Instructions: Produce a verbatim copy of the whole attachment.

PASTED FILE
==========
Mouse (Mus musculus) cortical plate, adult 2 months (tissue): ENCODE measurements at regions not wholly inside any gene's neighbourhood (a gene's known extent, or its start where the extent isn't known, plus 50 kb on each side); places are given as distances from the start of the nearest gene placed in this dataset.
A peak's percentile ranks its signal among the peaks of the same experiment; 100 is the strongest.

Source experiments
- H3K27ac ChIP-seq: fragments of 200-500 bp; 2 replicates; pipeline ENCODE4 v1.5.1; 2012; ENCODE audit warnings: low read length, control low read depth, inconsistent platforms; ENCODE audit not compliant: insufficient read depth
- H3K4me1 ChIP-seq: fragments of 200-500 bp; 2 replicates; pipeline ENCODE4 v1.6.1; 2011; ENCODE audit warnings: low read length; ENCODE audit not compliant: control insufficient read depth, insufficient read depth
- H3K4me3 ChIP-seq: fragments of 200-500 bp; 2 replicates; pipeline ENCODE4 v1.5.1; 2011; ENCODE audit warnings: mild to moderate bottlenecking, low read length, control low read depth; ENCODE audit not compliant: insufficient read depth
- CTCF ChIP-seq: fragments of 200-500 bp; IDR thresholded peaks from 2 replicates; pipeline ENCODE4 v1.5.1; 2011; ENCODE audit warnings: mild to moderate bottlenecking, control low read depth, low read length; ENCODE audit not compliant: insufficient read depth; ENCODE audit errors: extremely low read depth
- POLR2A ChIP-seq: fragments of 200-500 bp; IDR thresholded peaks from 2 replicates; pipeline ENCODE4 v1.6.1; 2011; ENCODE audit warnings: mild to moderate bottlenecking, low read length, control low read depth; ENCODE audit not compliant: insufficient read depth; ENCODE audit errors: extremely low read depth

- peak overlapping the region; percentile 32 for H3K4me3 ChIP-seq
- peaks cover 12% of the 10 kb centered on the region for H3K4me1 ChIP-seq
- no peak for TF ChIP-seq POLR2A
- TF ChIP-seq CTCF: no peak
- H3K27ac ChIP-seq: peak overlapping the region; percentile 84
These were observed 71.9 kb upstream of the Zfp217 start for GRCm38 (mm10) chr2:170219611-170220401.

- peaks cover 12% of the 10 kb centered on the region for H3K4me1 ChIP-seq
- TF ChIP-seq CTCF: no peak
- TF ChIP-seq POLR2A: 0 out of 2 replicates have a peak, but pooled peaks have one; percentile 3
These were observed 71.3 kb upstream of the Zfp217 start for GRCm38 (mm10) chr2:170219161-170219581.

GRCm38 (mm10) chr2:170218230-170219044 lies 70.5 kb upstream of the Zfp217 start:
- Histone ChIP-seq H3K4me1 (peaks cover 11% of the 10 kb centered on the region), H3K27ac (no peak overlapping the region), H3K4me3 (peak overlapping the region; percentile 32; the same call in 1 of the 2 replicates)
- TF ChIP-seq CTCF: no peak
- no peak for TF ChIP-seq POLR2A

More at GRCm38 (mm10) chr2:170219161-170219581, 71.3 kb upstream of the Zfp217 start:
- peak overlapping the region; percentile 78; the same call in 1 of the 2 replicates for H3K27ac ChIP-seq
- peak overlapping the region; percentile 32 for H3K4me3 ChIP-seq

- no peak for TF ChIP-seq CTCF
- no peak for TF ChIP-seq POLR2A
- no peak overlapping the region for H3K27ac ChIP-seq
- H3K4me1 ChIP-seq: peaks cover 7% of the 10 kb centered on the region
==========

Mouse (Mus musculus) cortical plate, adult 2 months (tissue): ENCODE measurements at regions not wholly inside any gene's neighbourhood (a gene's known extent, or its start where the extent isn't known, plus 50 kb on each side); places are given as distances from the start of the nearest gene placed in this dataset.
A peak's percentile ranks its signal among the peaks of the same experiment; 100 is the strongest.

Source experiments
- H3K27ac ChIP-seq: fragments of 200-500 bp; 2 replicates; pipeline ENCODE4 v1.5.1; 2012; ENCODE audit warnings: low read length, control low read depth, inconsistent platforms; ENCODE audit not compliant: insufficient read depth
- H3K4me1 ChIP-seq: fragments of 200-500 bp; 2 replicates; pipeline ENCODE4 v1.6.1; 2011; ENCODE audit warnings: low read length; ENCODE audit not compliant: control insufficient read depth, insufficient read depth
- H3K4me3 ChIP-seq: fragments of 200-500 bp; 2 replicates; pipeline ENCODE4 v1.5.1; 2011; ENCODE audit warnings: mild to moderate bottlenecking, low read length, control low read depth; ENCODE audit not compliant: insufficient read depth
- CTCF ChIP-seq: fragments of 200-500 bp; IDR thresholded peaks from 2 replicates; pipeline ENCODE4 v1.5.1; 2011; ENCODE audit warnings: mild to moderate bottlenecking, control low read depth, low read length; ENCODE audit not compliant: insufficient read depth; ENCODE audit errors: extremely low read depth
- POLR2A ChIP-seq: fragments of 200-500 bp; IDR thresholded peaks from 2 replicates; pipeline ENCODE4 v1.6.1; 2011; ENCODE audit warnings: mild to moderate bottlenecking, low read length, control low read depth; ENCODE audit not compliant: insufficient read depth; ENCODE audit errors: extremely low read depth

- peak overlapping the region; percentile 32 for H3K4me3 ChIP-seq
- peaks cover 12% of the 10 kb centered on the region for H3K4me1 ChIP-seq
- no peak for TF ChIP-seq POLR2A
- TF ChIP-seq CTCF: no peak
- H3K27ac ChIP-seq: peak overlapping the region; percentile 84
These were observed 71.9 kb upstream of the Zfp217 start for GRCm38 (mm10) chr2:170219611-170220401.

- peaks cover 12% of the 10 kb centered on the region for H3K4me1 ChIP-seq
- TF ChIP-seq CTCF: no peak
- TF ChIP-seq POLR2A: 0 out of 2 replicates have a peak, but pooled peaks have one; percentile 3
These were observed 71.3 kb upstream of the Zfp217 start for GRCm38 (mm10) chr2:170219161-170219581.

GRCm38 (mm10) chr2:170218230-170219044 lies 70.5 kb upstream of the Zfp217 start:
- Histone ChIP-seq H3K4me1 (peaks cover 11% of the 10 kb centered on the region), H3K27ac (no peak overlapping the region), H3K4me3 (peak overlapping the region; percentile 32; the same call in 1 of the 2 replicates)
- TF ChIP-seq CTCF: no peak
- no peak for TF ChIP-seq POLR2A

More at GRCm38 (mm10) chr2:170219161-170219581, 71.3 kb upstream of the Zfp217 start:
- peak overlapping the region; percentile 78; the same call in 1 of the 2 replicates for H3K27ac ChIP-seq
- peak overlapping the region; percentile 32 for H3K4me3 ChIP-seq

- no peak for TF ChIP-seq CTCF
- no peak for TF ChIP-seq POLR2A
- no peak overlapping the region for H3K27ac ChIP-seq
- H3K4me1 ChIP-seq: peaks cover 7% of the 10 kb centered on the region